Regenerative Coconuts Agriculture Project

10 March 2021

Author: Valentin Kossack, Intern at Agriculture & Food Cluster Thailand

Aromatic coconuts from Thailand are known for their exceptionally fragrant water. The demand for these fruits from across the world has surged over the past few years. To keep up the supply, farmers have turned to monoculture and the use of heavy chemical inputs to boost their yields. The short-term focus of these practices is harming the environment and putting farmers and farm workers’ livelihoods at risk. In order to develop and incentivise more sustainable practices of coconut farming, the idea of the Regenerative Coconuts Agriculture Project (ReCAP) was born.

Nam Hom coconuts or aromatic coconuts are grown on the farm of Ms. Nuanlaor Dherdkiattikun. These coconuts are grown exclusively  in central Thailand and are known for their exceptionally fragrant water. The farm of Nuanlaor looks like many other coconut farms in the area. The coconut palms are planted in rows, each bordered by an irrigation canal. The ground between the palms is mostly covered with old palm leaves and remains of coconut shells. A farm like this is often found in the area. However, on Nuanlaor’s farm, a lot will change in the coming months. She is one of the 13 pilot farmers who, as part of the Regenerative Coconuts Agriculture Project (ReCAP) launched in June 2020, will be designing the working methods on her farm according to the approach of Regenerative Organic Agri-culture. ReCAP is financed by Harmless Harvest and the Danone Ecosystem Fund, and implemented together by Harmless Harvest Thailand and GIZ.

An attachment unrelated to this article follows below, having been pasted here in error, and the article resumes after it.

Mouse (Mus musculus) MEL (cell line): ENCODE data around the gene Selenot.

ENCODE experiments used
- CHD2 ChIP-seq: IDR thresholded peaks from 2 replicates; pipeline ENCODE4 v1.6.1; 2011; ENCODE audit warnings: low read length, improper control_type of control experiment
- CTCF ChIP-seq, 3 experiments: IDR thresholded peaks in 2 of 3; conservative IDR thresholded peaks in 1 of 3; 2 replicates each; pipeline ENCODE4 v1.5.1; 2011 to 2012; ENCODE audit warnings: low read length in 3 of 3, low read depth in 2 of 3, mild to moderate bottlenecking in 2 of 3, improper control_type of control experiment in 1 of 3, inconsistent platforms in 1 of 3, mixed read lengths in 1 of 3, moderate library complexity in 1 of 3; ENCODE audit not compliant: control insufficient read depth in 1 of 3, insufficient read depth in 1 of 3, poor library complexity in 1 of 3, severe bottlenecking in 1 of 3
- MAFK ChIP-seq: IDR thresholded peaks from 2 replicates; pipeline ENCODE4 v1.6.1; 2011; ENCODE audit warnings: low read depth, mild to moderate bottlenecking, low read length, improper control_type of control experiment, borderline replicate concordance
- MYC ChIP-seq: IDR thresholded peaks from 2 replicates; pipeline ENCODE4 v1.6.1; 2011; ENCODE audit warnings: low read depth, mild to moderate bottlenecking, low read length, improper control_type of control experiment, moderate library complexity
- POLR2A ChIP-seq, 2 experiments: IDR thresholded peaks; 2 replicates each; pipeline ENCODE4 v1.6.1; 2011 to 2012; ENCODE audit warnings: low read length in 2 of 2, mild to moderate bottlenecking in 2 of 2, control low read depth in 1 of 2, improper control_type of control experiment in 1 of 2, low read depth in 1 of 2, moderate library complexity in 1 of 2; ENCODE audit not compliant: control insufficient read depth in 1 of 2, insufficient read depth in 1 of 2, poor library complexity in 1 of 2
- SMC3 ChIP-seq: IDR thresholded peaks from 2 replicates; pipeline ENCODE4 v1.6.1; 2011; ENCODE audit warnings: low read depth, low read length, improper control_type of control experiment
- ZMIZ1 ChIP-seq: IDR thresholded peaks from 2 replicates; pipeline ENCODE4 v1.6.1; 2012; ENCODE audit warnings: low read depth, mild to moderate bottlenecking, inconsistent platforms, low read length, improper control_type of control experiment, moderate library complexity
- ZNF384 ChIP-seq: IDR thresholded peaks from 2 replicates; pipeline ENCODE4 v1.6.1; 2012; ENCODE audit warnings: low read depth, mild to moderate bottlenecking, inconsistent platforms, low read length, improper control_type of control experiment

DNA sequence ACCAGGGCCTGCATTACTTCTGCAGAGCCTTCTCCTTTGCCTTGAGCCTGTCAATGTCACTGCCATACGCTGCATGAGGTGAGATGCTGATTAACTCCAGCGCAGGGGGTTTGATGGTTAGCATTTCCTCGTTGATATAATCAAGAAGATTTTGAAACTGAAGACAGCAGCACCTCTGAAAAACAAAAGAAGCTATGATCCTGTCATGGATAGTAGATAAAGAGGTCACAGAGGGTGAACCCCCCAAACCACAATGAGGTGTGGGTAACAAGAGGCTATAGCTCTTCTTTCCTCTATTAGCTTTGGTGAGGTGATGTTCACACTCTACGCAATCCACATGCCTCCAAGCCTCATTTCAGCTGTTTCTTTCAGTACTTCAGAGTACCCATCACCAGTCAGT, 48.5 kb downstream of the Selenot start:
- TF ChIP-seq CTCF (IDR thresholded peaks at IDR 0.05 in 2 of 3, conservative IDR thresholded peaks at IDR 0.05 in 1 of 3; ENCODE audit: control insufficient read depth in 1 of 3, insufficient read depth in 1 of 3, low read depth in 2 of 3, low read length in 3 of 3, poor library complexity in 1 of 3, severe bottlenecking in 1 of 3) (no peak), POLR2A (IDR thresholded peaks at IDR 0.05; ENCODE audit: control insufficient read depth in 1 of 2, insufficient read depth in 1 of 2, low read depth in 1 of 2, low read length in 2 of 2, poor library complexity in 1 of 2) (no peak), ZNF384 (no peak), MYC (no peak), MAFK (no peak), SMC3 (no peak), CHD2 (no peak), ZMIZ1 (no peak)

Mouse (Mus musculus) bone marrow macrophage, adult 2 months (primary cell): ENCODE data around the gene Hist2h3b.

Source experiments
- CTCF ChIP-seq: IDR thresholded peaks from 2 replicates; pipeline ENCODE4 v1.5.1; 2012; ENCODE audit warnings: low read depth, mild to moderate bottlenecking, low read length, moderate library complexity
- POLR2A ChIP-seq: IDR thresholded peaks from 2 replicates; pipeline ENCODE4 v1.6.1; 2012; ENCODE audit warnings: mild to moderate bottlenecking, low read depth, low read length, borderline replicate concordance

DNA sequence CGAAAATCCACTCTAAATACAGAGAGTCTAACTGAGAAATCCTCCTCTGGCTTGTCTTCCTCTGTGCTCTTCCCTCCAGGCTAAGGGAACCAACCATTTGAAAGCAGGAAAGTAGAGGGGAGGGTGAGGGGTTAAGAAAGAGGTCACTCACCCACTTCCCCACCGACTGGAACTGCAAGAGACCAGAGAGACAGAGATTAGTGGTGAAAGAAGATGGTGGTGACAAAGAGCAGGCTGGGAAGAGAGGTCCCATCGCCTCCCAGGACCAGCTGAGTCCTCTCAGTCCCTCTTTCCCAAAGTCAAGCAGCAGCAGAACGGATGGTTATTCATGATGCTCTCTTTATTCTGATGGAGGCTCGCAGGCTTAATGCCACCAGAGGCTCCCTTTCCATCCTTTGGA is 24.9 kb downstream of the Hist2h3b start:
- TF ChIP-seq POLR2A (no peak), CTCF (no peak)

Regenerative Organic Agriculture is a holistic approach that incorporates farming principles that restores the whole ecosystem and improves natural resources instead of exhausting them. In the implementation of these principles, great importance is attached to the achieving of clos ed nutrient cycles, the reduction or elimination of biocidal chemicals, greater crop and biological diversity, fewer annuals and more perennials and practices that mimic natural ecological processes. But Regenerative Organic Agriculture is more than that: Besides the agricultural practices and the focus on soil health, it also focusses on social fairness and animal welfare. Based on the principles of this approach, the Regenerative Organic Certification (ROC) was established in 2017 as a new certification for food, fiber, and personal care ingredients.

The objective of ReCAP is to support and train 350 coconut farmers to grow their coconuts ac-cording to regenerative organic practices. By adopting these practices, the soil health of the farms will be significantly improved so that coconut palms can be grown here for many generations to come. In addition, the farmers learn about basic business skills, enabling them to diversify and increase their income. Furthermore, the plan is to establish an entity that supports continuous development of regenerative organic farming practices in the project area.

During the trainings, the farmers learn how to reduce their risks against market price fluctuations, keep their soils healthy, and positively impact climate change through regenerative practices. Nuanlaor, one of the pioneering farmers who decided to join the project, is very happy with the first training sessions that took place in October 2020: “I am proud to be the pilot farmer. The training exceeded my expectations. After the training, I will implement in my farm what I have learned, and I will set up a learning centre to share the knowledge with other farmers.”

In a few months Nuanlaor and the other pilot farmers will transform their farms to ones that are filled with healthy coconut palms, various delicious intercrops (think of bananas, coffee, pep-per, etc.), honey from stingless bees and soil that will be covered with cover crops. The coconut water will still taste delicious – only the way of cultivation will have changed. This will be done in a way that will be both climate and farmer friendly.